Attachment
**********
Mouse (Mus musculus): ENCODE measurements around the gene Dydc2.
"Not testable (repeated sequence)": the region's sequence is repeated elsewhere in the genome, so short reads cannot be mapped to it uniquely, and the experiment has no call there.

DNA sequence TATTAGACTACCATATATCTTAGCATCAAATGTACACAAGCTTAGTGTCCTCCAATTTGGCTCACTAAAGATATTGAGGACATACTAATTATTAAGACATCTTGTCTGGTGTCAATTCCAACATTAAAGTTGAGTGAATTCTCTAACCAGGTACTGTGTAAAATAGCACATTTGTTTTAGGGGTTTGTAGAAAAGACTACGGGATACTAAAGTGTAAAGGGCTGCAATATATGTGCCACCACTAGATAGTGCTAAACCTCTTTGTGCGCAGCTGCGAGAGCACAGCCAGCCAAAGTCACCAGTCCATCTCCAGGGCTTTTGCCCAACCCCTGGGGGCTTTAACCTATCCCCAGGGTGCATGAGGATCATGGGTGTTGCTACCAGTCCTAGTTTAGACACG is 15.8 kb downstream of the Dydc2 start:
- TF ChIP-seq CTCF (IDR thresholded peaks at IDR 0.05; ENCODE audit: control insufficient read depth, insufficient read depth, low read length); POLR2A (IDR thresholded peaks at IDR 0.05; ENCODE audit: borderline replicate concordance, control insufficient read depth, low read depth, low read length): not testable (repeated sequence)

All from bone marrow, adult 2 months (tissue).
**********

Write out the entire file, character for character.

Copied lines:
Mouse (Mus musculus): ENCODE measurements around the gene Dydc2.
"Not testable (repeated sequence)": the region's sequence is repeated elsewhere in the genome, so short reads cannot be mapped to it uniquely, and the experiment has no call there.

DNA sequence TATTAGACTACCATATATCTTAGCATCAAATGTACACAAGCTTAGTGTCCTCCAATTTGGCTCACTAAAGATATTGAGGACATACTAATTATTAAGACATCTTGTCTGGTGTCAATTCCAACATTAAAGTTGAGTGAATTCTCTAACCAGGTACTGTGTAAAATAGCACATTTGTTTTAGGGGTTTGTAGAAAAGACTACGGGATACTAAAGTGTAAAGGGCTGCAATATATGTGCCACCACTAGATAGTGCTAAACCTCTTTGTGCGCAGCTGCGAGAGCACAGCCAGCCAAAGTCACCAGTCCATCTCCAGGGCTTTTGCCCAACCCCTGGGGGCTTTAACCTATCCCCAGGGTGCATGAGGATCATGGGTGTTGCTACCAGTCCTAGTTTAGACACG is 15.8 kb downstream of the Dydc2 start:
- TF ChIP-seq CTCF (IDR thresholded peaks at IDR 0.05; ENCODE audit: control insufficient read depth, insufficient read depth, low read length); POLR2A (IDR thresholded peaks at IDR 0.05; ENCODE audit: borderline replicate concordance, control insufficient read depth, low read depth, low read length): not testable (repeated sequence)

All from bone marrow, adult 2 months (tissue).